Current Issue - May/June 2023 - Vol 26 Issue 3


  1. 2023;26;E111-E122Effects of Ketamine on Chronic Postsurgical Pain in Patients Undergoing Surgery: A Systematic Review and Meta-analysis
    Systematic Review
    Wanchen Sun, MD, Yang Zhou, MD, Juan Wang, MD, Yuxuan Fu, MD, Jingyi Fan, MD, Yidan Cui, MD, Yishuang Wu, MD, Lianjie Wang, MD, Yun Yu, MD, and Ruquan Han, MD, PhD.

BACKGROUND: Chronic postsurgical pain (CPSP) has become a common complication during the perioperative period. The efficacy of one of the most potent strategies, ketamine, remains unclear.

OBJECTIVES: The aim of this meta-analysis was to evaluate the effect of ketamine on CPSP in patients undergoing common surgeries..

STUDY DESIGN: Systematic review and meta-analysis.

METHODS: English-language randomized controlled trials (RCTs) published in MEDLINE, Cochrane Library, and EMBASE from 1990 through 2022 were screened. RCTs with a placebo control group that evaluated the effect of intravenous ketamine on CPSP in patients undergoing common surgeries were included. The primary outcome was the proportion of patients who experienced CPSP 3 – 6 months postsurgery. The secondary outcomes included adverse events, emotional evaluation, and 48 hour postoperative opioid consumption. We followed the Preferred Reporting Items for Systematic Reviews and Meta-analyses (PRISMA) guidelines. Pooled effect sizes were measured using the common-effects model or random-effects model, and several subgroup analyses were conducted.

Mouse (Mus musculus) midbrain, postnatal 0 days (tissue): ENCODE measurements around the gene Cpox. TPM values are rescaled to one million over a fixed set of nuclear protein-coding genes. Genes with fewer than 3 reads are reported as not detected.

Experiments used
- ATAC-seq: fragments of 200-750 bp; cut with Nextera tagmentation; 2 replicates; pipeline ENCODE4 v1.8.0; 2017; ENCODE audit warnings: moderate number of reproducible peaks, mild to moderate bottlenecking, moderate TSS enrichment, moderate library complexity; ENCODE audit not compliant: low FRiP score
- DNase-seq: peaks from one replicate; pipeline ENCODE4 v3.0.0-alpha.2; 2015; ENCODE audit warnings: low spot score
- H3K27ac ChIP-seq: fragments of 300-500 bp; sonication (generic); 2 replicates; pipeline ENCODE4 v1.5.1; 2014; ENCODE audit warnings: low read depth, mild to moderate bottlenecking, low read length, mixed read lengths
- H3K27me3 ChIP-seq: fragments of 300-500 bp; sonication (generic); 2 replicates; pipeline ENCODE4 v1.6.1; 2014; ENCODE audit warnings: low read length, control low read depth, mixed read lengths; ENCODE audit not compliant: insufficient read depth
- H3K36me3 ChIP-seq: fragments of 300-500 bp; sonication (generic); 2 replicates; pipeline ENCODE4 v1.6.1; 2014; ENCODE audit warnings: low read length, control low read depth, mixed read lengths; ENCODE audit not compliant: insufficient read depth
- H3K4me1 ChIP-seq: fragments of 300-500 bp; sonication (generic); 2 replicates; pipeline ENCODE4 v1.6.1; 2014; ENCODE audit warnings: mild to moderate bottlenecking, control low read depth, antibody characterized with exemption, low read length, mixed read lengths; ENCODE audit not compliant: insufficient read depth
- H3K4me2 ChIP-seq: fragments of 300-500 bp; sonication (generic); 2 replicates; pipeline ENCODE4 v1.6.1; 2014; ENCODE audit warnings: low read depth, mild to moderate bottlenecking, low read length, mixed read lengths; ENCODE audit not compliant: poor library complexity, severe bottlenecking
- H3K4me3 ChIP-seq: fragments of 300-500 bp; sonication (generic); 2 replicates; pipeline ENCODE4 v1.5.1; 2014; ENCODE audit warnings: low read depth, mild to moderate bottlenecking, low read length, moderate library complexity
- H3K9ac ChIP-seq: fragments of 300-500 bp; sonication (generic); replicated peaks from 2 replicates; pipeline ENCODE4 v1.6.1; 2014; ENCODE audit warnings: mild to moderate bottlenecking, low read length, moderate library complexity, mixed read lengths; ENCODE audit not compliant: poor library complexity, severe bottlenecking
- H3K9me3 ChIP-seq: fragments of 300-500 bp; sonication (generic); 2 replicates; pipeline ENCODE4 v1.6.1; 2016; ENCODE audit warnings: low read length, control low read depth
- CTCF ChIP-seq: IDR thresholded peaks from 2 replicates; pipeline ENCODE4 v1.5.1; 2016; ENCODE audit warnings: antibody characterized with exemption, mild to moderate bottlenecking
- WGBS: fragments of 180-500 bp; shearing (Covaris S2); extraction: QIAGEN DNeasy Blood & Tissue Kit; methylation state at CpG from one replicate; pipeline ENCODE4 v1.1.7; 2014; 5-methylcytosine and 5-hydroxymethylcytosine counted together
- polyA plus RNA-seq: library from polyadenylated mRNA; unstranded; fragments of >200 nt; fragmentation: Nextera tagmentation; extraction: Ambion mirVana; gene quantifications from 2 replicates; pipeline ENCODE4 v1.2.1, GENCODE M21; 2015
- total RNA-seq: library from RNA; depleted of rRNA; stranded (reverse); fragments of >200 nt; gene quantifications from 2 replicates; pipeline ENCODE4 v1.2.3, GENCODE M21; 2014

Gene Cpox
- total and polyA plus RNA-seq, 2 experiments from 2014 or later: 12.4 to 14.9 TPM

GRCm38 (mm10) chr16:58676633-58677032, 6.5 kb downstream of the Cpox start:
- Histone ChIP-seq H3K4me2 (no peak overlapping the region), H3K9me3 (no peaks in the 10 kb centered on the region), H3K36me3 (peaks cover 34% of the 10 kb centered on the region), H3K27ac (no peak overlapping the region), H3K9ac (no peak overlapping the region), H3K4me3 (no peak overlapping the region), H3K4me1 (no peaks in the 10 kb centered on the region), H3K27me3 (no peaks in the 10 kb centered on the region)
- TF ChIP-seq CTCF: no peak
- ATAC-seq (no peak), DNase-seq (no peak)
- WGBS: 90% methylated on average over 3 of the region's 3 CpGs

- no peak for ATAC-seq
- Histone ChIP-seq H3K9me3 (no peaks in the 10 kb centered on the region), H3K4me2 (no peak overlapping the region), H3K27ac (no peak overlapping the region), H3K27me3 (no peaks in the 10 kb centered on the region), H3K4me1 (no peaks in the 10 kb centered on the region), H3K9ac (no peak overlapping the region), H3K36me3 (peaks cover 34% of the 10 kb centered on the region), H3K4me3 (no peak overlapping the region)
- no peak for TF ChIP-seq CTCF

RESULTS: Twenty RCTs were included with 1,561 patients. Our pooled meta-analysis showed a significant difference between ketamine and placebo in the treatment of CPSP (Relative Risk [RR] = 0.86; 95% CI, 0.77 – 0.95; P = 0.02; I2 = 44%). In the subgroup analyses, our results indicated that compared with placebo, intravenous ketamine might decrease the prevalence of CPSP 3 – 6 months postsurgery (RR = 0.82; 95% CI, 0.72 – 0.94; P = 0.03; I2 = 45%). For adverse events, we observed that intravenous ketamine might lead to hallucinations (RR = 1.61; 95% CI, 1.09 – 2.39; P = 0.27; I2 = 20%) but did not increase the incidence of postoperative nausea and vomiting (RR = 0.98; 95% CI, 0.86 – 1.12; P = 0.66; I2 = 0%).

LIMITATIONS: Inconsistent assessment tools and follow-up for chronic pain may contribute to the high heterogeneity and limitation of this analysis.

CONCLUSIONS: We discovered that intravenous ketamine may reduce the incidence of CPSP in patients undergoing surgery, especially 3 – 6 months postsurgery. Because of the small sample size and high heterogeneity of the included studies, the effect of ketamine in the treatment of CPSP still needs to be explored in future large-sample, standardized-assessment studies.

KEY WORDS: Ketamine, chronic postsurgical pain, perioperative period, meta-analysis, randomized controlled trial